C. S. Lewis appreciated the Anglican Prayer Book liturgy, but did not insist that changes could not be made to it. Change was alright if truly warranted theologically and done slowly and incrementally. His main concern was not being distracted by clerical experimentation. Just because the clergyman has an itch to change things up does not justify his doing so.
There needs to be a good, thought out and agreed upon reason for making changes to the Prayer Book liturgy. The form of the things we have done for so long have meaning of their own – creative, beautiful meaning. And that meaning can touch peoples’ hearts and draw them to the Lord.
Consider C. E. M. Joad, British philosopher and BBC broadcasting personality: “I formed the habit of intermittently attending the services of village churches long before I came to believe in the truth of what they taught. I would, I used to tell myself, go out of curiosity because I wanted to learn what still went on in them. Or – and this, perhaps, was a little nearer the truth – I was attracted by the beauty of the setting and by the beauty of the liturgy. And both of these did, indeed, have their way with me, calming my spirit and preparing me, albeit unconsciously, for a change of heart, until at last they prevailed and I became the diffident and halting Christian that I now am. I am grateful, more grateful than I can say, to the Church of England….”
I love this statement by the famous Evangelical Anglican minister, The Rev. Charles Simeon in the 19th century: “As for the Liturgy, no commendation can be too great for it…. If a whole assembly were addressing God in the spirit of the Liturgy, as well as in the words, there would be nothing to compare with such a spectacle on the face of the earth; it would approximate more to heaven than anything of the kind that was ever seen in the world. ”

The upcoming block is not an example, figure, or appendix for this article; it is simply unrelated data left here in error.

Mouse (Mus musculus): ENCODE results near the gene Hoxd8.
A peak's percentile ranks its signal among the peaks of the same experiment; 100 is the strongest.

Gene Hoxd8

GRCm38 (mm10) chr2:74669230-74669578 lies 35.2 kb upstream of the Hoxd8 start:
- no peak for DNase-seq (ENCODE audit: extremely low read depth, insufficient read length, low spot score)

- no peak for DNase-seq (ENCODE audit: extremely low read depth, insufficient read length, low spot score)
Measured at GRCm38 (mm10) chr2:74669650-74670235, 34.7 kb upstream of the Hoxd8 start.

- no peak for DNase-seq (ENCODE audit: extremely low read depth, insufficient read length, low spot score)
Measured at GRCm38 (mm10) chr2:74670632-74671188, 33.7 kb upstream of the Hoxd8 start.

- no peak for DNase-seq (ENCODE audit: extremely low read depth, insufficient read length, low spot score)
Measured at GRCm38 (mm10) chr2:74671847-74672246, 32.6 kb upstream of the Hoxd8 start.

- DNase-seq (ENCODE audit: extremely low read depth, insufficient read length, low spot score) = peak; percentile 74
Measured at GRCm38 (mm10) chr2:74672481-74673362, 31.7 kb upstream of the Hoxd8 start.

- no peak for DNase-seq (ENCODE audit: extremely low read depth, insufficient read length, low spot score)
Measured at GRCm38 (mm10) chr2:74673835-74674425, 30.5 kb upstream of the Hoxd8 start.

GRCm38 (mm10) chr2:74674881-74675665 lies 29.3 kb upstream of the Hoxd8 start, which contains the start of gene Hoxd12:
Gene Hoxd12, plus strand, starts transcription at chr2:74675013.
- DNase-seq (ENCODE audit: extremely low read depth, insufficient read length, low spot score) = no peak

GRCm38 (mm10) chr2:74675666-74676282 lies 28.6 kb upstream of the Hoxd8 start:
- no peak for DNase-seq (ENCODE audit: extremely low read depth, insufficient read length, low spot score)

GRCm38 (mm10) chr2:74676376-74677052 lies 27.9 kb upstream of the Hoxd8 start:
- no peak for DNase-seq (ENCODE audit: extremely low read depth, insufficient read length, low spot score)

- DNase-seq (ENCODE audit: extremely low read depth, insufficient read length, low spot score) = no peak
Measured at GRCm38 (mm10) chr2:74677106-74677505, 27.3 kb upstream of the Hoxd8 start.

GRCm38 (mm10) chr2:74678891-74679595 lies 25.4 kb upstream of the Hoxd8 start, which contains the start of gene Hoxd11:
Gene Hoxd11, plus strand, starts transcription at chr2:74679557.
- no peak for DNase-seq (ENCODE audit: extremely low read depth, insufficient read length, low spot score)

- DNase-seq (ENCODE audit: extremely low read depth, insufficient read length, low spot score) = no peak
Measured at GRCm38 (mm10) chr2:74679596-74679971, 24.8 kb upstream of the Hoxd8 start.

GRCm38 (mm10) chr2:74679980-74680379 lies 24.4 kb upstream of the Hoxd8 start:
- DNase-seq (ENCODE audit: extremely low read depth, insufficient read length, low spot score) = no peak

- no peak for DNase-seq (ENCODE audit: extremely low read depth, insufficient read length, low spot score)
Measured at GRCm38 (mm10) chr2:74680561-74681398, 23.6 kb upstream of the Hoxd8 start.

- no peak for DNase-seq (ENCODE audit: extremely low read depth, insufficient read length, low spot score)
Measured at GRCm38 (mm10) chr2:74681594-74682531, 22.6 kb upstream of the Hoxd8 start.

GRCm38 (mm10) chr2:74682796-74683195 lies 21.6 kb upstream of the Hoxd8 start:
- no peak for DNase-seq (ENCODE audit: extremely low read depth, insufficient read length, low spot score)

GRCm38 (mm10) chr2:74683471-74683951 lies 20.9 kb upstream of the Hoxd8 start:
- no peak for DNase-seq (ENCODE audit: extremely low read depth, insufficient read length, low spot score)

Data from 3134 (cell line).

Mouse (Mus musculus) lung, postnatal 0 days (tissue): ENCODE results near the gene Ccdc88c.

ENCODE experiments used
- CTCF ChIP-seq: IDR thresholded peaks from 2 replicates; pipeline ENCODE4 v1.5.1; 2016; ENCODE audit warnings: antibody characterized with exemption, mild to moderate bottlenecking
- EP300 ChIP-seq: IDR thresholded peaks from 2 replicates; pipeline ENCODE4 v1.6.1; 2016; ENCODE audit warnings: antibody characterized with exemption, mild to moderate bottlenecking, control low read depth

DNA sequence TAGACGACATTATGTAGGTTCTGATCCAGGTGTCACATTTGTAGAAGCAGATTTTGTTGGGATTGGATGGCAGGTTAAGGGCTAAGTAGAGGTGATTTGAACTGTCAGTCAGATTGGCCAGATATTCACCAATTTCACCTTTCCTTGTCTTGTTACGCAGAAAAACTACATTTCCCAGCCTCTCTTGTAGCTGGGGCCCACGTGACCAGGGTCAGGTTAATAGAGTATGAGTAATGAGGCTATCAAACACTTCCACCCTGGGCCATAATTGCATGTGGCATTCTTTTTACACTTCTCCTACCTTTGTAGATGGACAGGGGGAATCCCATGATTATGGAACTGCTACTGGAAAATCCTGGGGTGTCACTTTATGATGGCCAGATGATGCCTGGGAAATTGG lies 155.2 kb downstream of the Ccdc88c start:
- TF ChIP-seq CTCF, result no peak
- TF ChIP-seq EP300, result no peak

And that’s what we should be after: entering into the heaven of God’s presence – not just enjoying a good time of fellowship with bits of worship tossed in. “Community” is a big buzz word these days. Our ideal should be to lead people into the “community” of “the communion of the saints,” which is universal in God’s presence. Get people to join in with that community and their local, social experience with the Church will be social enough and full of deep meaning.
Related: Lewis would go to church, put up with the sermon and the music, then go to the communion rail with wonder. After that, he’d leave asap and walk off thinking about his next book or whatever. He sought that communion of the saints before the Table – and had his “community” with his friends in the pub and the folks at home. It’s interesting to compare that with the esteem we have for him as a model Christian and also some of our sentimental ideas about liturgy. Just saying.
P.S.: talk about Evangelical Anglicans! The Rev. John Wesley on the Anglican Liturgy: “I believe there is no Liturgy in the world, either in ancient or modern language, which breathes more of a solid, scriptural, rational piety than the Common Prayer of the Church of England. ” There you go. Of course there weren’t Anglo-Catholics in his day, but someone like Wesley saying that still demonstrates that you don’t have to be one to appreciate the traditional liturgy.
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